Almost Human

Strange Invader

by Glenn Lovell

It’s been a while since we’ve had a decent sci-fi/horror hybrid. My favorites in this subgenre are those zero-budget gems that teeter precariously between camp and splatterfest. Tom Laughlin’s “Strange Invaders,” Jack Sholder’s “The Hidden” and James Gunn’s “Slither” all come to mind.

While IFC Midnight’s “Almost Human” ‒ not to be confused with the Fox TV series ‒ isn’t quialmost-human-reviewte in that league, it’s still one of the best exploitation films we’ve stumbled upon in a while. You can credit newbie Joe Begos with the assured blend of UFO abduction mystery and over-the-top “Evil Dead”-inspired gore. Begos directed, co-produced, wrote and photographed this new arrival, now available on VOD.

Besides Sam Raimi and Wes Craven, count early David Cronenberg among Begos’s inspirations. His alien rape scene is as outrageous as the sundry cavity probes found in Cronenberg’s “They Came from Within” and “Rabid.”

Set in late 1980s Maine (though shot in Rhodes Island), “Almost Human” opens with a car tearing through the night and the disappearance of Rob and Mark. Their buddy Seth (Graham Skipper, who has the heavy-lidded look of a young John Belushi) says that, following an “ear-piercing noise,” they were sucked into the sky by a blue light. Little wonder he’s suspected in the disappearances.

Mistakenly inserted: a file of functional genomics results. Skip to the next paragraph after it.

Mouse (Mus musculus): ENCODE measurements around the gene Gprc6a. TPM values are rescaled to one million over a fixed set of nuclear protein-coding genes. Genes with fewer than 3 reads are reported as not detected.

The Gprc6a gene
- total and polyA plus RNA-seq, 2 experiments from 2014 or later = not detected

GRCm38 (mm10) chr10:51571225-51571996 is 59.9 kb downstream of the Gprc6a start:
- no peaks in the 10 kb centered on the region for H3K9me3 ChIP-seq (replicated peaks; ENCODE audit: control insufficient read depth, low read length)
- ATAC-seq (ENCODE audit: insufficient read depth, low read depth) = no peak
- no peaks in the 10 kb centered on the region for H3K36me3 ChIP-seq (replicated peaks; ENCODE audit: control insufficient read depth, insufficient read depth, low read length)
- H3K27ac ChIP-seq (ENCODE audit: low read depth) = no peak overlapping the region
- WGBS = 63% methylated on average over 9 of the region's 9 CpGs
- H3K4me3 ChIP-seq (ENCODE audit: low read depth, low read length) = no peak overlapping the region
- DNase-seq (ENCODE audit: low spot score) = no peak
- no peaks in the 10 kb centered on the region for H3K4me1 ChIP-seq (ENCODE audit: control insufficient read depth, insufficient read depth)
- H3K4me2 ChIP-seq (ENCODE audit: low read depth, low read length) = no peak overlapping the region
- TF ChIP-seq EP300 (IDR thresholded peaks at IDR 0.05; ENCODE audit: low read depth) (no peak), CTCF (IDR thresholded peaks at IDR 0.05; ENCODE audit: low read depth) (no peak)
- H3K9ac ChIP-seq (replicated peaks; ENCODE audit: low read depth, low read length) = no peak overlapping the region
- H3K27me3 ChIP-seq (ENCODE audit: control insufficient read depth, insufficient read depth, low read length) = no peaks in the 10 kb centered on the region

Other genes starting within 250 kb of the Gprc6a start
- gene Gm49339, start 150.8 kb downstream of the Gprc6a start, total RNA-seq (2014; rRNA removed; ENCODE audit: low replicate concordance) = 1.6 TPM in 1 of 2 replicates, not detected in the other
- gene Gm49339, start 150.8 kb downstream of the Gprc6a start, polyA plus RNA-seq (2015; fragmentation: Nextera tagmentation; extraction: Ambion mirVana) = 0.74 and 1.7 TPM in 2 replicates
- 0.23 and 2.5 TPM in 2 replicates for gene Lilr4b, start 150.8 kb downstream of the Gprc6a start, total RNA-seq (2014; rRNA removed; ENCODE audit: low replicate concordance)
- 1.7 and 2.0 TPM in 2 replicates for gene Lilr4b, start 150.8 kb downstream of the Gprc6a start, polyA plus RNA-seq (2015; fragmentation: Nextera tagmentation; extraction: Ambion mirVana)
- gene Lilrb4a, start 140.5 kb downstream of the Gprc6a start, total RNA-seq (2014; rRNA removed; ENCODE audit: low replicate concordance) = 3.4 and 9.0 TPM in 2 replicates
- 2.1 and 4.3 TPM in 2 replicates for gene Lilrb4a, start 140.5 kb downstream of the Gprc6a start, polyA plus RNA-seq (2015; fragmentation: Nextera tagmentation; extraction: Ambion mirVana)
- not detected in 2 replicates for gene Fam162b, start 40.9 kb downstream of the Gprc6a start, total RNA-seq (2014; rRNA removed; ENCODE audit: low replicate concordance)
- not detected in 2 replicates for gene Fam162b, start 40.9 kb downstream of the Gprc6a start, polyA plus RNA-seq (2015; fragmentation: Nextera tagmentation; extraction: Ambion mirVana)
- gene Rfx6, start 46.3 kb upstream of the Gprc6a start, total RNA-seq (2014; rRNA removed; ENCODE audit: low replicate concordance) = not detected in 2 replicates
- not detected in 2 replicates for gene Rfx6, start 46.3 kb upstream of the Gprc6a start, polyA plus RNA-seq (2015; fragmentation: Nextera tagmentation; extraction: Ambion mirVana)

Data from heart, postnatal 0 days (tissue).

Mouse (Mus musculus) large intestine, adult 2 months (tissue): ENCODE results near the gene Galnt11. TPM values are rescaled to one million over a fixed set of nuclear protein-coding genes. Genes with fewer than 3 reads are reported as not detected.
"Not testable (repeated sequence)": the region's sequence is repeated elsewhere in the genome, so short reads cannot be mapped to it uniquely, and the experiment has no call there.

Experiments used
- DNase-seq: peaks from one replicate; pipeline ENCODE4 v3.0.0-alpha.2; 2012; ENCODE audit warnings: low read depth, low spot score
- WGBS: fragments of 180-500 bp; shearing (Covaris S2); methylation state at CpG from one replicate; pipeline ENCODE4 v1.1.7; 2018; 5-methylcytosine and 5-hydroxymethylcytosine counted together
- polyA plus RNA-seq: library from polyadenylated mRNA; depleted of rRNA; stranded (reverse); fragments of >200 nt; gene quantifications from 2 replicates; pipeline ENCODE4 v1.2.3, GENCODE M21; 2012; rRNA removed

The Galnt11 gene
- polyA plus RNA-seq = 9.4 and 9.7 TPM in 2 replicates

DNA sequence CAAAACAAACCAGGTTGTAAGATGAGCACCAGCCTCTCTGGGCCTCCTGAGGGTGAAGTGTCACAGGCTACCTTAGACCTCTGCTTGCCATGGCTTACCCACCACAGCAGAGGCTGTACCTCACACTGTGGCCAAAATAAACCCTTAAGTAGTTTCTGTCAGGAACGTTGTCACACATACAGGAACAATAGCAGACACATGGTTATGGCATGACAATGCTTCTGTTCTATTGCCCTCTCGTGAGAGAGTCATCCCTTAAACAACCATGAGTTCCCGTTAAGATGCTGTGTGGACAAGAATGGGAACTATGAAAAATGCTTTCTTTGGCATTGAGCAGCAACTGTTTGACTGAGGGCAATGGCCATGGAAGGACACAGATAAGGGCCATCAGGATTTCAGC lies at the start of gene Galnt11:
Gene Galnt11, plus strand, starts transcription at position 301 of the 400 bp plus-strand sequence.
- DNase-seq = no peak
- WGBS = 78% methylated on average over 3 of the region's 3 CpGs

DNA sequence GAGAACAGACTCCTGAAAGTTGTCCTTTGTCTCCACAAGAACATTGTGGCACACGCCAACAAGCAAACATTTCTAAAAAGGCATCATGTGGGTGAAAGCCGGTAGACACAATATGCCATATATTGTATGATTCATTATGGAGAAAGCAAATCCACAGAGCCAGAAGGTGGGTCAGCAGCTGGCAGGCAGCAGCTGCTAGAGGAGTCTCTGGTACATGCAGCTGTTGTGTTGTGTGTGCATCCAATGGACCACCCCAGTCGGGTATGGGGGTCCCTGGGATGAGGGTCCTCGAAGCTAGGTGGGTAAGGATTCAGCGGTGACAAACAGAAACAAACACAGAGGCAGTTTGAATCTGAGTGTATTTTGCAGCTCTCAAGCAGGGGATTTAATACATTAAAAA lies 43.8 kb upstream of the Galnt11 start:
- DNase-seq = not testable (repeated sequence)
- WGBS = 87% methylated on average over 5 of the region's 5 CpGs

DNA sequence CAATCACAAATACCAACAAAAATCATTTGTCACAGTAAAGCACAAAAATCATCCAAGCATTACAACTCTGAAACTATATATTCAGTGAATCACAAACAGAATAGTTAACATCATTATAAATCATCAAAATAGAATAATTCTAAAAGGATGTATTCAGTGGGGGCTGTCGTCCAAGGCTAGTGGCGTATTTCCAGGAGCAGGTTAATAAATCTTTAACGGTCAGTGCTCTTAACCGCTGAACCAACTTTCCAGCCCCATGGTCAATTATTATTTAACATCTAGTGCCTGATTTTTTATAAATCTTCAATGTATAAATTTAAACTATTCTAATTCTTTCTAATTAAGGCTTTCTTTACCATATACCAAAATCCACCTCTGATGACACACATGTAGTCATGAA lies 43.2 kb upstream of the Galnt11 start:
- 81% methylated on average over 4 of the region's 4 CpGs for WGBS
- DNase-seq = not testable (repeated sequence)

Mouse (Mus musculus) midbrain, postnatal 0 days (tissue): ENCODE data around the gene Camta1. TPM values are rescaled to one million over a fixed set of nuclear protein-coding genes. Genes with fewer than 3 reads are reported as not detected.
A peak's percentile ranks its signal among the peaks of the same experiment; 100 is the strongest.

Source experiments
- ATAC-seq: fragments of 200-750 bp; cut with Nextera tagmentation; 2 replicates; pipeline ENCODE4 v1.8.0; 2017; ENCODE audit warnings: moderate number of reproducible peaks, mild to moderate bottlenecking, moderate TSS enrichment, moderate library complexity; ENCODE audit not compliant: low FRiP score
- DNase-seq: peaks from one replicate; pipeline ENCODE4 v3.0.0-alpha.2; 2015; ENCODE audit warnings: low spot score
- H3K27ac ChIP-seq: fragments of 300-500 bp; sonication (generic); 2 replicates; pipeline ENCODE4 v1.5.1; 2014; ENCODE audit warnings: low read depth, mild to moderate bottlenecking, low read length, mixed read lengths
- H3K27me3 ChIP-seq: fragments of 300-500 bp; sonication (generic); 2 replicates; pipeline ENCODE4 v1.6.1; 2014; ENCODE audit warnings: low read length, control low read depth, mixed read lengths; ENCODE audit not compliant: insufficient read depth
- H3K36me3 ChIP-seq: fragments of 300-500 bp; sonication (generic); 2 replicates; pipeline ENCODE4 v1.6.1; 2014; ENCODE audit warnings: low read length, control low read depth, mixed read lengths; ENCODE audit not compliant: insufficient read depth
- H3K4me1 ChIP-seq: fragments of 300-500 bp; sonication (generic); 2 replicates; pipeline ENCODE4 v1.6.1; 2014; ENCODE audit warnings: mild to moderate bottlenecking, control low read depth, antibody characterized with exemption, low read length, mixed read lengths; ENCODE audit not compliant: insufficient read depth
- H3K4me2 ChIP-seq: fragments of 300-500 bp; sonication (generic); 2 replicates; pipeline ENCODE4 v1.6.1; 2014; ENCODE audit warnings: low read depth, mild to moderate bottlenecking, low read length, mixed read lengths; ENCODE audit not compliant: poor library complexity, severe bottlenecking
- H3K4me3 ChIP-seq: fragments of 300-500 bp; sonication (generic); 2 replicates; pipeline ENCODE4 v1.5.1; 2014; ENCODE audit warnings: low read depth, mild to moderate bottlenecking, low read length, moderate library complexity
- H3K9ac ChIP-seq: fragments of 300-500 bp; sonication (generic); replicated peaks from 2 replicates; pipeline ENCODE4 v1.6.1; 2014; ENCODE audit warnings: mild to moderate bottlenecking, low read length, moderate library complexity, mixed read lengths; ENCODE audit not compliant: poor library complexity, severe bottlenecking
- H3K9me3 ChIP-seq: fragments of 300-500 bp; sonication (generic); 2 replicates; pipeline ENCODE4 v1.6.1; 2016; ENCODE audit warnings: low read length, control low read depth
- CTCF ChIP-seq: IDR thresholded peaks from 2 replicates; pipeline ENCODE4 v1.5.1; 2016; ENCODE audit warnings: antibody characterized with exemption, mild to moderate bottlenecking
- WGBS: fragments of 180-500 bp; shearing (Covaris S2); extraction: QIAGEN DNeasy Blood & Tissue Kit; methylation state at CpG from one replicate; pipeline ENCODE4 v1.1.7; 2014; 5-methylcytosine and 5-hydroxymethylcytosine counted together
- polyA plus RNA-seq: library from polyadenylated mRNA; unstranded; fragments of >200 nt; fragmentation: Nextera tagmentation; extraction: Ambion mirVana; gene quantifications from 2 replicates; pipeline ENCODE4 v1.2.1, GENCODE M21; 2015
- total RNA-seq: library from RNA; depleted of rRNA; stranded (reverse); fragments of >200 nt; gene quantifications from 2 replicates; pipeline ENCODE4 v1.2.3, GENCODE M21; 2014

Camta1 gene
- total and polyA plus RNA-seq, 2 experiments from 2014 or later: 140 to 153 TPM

Two years later, Seth still hasn’t gotten over that fateful night. Was he responsible? What might he have done differently? You can read it in the eyes of Mark’s ex-girlfriend, Jen (Vanessa Leigh): She still holds him accountable.

And then, inexplicably, Mark returns, covered in a milky goo, like an adult fetus. Only it’s not the same Mark. This one, regurgitated after the requisite alien probes, is a footman in an imminent invasion. He kills people and then, rolling out his mouth-phallus, cocoons them. Such is the price of rebirth — as murderous E.T.’s

Genre fans won’t confuse “Almost Human” with either feel-good Spielberg or arty and pretentious Shyamalan. This compact first feature is hysteria personified; it begins at a fever-pitch and doesn’t let up. It’s gruesome, sure, but Begos is hardly your run-of-the-mill grue merchant. He knows how to tighten the screws and, with a tip of the hat to the original “Invasion of the Body Snatchers,” ensnarl us in an ever-widening web of paranoia.

ALMOST HUMAN With Graham Skipper, Josh Ethier, Vanessa Leigh. Directed, written by Joe Begos. 80 min. Unrated (could be R for profanity, graphic violence)

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